How Long Is the Eggplant Growing Season

Eggplant (Solanum melongena) belongs to the nightshade family, along with tomatoes, potatoes and pepper. Most members of this family love the heat and sun, especially eggplants. The growing season for eggplants continues as long as the outdoor temperature remains between 70°F (21°C) to 85°F (29°C).


Growing Season Conditions

For the most successful eggplant season, plant your seedlings in a garden or container that gets 6 hours of full sun every day. They also require well-drained soil that contains organic matter for extra nutrients. You can add organic manure, grass clippings or mulch to build up the nutrients in your soil.

Hardy Eggplant Varieties

If you want eggplants that produce fruit for the whole growing season, choose hardy cultivars. Most eggplants take from 70 to 120 days to reach maturity. The following eggplant varieties emerge early or midseason, extending the length of the season:

  • Ichiban
  • Little Fingers
  • Black Beauty
  • Ghostbuster
  • Classic

Care and Maintenance

If you live in a cool climate, consider planting your eggplants in raised beds or containers that retain the heat in the soil. Spreading organic mulch over the soil also helps keep your eggplants warm, and keeps the soil moist. When you plant your seedlings, place them about 2 to 3 feet apart, in rows 3 to 4 feet apart.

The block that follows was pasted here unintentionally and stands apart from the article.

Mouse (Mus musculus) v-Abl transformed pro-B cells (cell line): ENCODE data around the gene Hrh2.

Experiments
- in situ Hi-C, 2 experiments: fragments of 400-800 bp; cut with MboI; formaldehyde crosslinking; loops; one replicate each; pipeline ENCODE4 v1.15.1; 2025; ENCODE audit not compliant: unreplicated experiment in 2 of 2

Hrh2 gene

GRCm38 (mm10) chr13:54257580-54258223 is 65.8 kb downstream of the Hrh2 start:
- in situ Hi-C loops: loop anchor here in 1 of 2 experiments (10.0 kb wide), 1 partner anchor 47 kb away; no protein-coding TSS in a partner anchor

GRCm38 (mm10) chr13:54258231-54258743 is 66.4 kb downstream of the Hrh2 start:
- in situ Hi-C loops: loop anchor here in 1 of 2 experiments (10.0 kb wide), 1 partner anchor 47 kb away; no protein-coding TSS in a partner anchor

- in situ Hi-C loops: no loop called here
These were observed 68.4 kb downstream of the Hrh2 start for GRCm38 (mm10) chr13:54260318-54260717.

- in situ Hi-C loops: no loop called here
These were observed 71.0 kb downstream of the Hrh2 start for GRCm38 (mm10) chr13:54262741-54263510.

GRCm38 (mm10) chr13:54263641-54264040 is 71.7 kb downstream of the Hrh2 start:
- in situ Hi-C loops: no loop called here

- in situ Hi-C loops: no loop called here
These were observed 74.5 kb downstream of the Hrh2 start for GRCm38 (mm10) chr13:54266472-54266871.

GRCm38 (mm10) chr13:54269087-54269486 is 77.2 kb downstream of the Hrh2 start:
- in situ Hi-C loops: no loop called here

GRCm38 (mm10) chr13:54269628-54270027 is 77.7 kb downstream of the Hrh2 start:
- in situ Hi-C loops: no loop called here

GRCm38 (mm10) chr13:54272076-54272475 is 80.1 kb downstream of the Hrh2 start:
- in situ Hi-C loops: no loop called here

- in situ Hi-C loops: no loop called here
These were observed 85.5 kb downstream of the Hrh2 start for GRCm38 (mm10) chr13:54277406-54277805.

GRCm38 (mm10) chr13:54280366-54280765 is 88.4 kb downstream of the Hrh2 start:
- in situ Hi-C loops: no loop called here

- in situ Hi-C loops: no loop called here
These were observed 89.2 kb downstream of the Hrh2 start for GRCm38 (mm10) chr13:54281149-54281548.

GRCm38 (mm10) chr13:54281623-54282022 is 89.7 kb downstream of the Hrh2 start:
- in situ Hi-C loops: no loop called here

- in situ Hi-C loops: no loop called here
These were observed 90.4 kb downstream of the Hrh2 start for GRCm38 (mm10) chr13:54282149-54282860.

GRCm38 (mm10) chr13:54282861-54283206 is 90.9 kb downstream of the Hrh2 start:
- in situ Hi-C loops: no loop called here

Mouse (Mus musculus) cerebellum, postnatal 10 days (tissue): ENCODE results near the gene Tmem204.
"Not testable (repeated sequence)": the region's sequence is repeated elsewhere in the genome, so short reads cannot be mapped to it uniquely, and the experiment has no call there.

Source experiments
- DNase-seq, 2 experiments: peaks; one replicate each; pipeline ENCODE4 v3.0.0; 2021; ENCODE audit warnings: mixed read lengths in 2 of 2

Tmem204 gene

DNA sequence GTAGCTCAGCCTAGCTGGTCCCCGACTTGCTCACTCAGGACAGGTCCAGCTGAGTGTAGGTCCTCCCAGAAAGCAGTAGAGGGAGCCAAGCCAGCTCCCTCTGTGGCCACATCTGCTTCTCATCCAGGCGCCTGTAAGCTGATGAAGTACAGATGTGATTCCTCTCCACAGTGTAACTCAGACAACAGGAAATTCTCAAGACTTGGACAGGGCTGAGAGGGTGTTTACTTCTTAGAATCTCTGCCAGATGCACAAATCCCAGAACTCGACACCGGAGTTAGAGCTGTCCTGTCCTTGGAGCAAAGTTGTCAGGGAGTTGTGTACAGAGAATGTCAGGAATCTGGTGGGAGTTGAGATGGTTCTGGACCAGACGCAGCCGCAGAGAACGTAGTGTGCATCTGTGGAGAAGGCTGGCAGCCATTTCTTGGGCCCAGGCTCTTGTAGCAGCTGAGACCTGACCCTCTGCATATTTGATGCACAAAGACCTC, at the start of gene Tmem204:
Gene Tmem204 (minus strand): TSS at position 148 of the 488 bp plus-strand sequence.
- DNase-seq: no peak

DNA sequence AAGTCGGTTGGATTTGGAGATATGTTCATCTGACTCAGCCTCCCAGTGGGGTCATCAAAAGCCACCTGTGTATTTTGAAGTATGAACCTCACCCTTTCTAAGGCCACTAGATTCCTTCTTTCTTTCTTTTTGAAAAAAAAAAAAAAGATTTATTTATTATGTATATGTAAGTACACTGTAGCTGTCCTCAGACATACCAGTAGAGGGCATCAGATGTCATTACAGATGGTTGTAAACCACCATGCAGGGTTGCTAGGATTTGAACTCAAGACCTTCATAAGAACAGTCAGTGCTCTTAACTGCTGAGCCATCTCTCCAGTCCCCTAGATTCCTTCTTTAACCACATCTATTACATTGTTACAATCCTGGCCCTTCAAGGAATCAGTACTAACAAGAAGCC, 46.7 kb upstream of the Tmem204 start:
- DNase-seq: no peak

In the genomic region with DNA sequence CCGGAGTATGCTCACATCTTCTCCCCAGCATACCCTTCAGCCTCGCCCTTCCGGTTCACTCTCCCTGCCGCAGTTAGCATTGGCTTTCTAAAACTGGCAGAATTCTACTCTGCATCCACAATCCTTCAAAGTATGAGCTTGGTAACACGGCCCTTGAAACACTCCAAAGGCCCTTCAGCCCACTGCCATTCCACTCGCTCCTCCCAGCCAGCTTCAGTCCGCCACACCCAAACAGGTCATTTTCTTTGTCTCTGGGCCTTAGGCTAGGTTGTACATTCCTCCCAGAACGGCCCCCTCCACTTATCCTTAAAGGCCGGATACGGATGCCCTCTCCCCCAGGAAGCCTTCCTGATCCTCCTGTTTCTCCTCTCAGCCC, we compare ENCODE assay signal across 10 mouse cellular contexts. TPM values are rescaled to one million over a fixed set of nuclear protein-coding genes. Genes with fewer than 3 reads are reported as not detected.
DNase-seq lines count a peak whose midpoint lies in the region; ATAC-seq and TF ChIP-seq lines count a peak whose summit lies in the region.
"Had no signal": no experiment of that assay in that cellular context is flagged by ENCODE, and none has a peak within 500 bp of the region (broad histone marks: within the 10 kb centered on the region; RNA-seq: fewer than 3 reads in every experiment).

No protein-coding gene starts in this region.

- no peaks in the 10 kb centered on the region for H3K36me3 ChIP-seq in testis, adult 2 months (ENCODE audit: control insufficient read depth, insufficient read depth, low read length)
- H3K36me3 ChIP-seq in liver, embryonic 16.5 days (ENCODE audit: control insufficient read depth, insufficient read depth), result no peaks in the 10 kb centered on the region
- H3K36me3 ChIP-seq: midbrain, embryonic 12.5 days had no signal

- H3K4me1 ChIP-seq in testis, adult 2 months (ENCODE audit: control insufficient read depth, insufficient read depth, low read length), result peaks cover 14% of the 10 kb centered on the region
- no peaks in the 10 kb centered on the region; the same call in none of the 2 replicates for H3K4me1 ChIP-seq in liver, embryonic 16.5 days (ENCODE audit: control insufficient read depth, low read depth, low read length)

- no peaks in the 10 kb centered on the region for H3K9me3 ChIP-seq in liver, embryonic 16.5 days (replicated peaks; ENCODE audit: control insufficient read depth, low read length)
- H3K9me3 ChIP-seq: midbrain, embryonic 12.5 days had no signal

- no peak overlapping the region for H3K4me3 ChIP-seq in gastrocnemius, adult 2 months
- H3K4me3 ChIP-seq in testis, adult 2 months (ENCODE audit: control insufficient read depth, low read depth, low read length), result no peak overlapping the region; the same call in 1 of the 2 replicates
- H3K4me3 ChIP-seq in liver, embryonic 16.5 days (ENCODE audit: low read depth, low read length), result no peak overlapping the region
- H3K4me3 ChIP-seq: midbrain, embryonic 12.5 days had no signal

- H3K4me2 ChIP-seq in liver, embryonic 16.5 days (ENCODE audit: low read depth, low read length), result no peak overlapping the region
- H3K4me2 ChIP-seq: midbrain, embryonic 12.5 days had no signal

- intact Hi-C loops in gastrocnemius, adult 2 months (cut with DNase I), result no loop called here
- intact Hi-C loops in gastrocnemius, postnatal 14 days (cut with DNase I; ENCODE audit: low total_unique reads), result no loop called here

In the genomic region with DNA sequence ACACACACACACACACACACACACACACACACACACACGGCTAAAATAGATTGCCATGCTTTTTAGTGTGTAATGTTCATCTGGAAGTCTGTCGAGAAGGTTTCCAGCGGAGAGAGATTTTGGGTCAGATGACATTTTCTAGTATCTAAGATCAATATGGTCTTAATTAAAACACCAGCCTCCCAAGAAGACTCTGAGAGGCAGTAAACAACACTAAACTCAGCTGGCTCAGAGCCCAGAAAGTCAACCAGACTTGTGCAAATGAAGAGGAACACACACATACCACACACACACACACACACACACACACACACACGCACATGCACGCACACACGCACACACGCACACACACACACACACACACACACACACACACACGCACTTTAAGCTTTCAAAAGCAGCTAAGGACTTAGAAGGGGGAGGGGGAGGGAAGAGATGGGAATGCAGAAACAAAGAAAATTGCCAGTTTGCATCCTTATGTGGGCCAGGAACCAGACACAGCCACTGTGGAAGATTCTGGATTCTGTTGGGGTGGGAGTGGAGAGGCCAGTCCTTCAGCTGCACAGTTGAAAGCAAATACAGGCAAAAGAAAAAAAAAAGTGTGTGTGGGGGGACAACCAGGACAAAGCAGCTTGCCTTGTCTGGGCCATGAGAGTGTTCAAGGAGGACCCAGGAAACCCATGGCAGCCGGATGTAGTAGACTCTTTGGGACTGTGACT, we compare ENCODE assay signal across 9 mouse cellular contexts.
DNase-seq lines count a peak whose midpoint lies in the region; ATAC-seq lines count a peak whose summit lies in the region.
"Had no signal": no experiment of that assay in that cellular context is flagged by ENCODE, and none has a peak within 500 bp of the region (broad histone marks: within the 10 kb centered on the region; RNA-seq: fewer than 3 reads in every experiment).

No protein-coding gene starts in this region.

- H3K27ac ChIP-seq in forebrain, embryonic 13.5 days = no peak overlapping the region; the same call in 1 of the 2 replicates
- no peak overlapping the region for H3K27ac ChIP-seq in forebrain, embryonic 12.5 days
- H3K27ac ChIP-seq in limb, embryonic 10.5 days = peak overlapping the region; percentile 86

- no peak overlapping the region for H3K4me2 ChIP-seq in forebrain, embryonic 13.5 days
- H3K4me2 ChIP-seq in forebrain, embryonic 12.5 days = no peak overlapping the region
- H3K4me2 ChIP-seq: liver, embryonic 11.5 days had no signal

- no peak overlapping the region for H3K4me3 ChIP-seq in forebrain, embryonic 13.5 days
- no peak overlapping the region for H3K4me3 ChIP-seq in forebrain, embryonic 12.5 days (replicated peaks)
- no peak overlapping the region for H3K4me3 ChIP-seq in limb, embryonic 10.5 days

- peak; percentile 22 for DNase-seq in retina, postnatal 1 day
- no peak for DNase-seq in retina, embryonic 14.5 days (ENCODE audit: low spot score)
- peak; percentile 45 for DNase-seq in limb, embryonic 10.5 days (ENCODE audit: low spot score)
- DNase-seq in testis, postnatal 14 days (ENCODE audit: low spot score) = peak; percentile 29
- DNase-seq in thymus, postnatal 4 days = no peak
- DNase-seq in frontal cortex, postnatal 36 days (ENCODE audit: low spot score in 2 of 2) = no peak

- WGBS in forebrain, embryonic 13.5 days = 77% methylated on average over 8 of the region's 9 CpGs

Give your eggplant bushes a good soaking at least once per week throughout the growing season. The water should reach deeply into the soil, so the roots don’t become shallow.

Pests and Disease

Controlling pests and disease will extend your growing season, keeping the dramatic foliage and fruit healthy. If you notice any yellow leaves or damaged foliage, the culprit could be pests, such as flea beetles and aphids or diseases like verticillium wilt or mildew.

Pest Elimination

You can eliminate pests by using row covers to protect the foliage or plant trap crops that lure the pests away from the eggplants.

Verticillium Wilt

This is a fungal disease that infects eggplants. Once it enters your plants, there’s nothing you can do about it. If your plants are infected, pull them up, and discard them away from your garden.

You can then kill the fungus in the soil by a method called solarization. This heats up the top 6 inches of soil, killing the fungus. You can do this procedure by tilling the soil, and placing plastic over the soil for up to five weeks. After using this method, your soil will be disease free for the next growing season.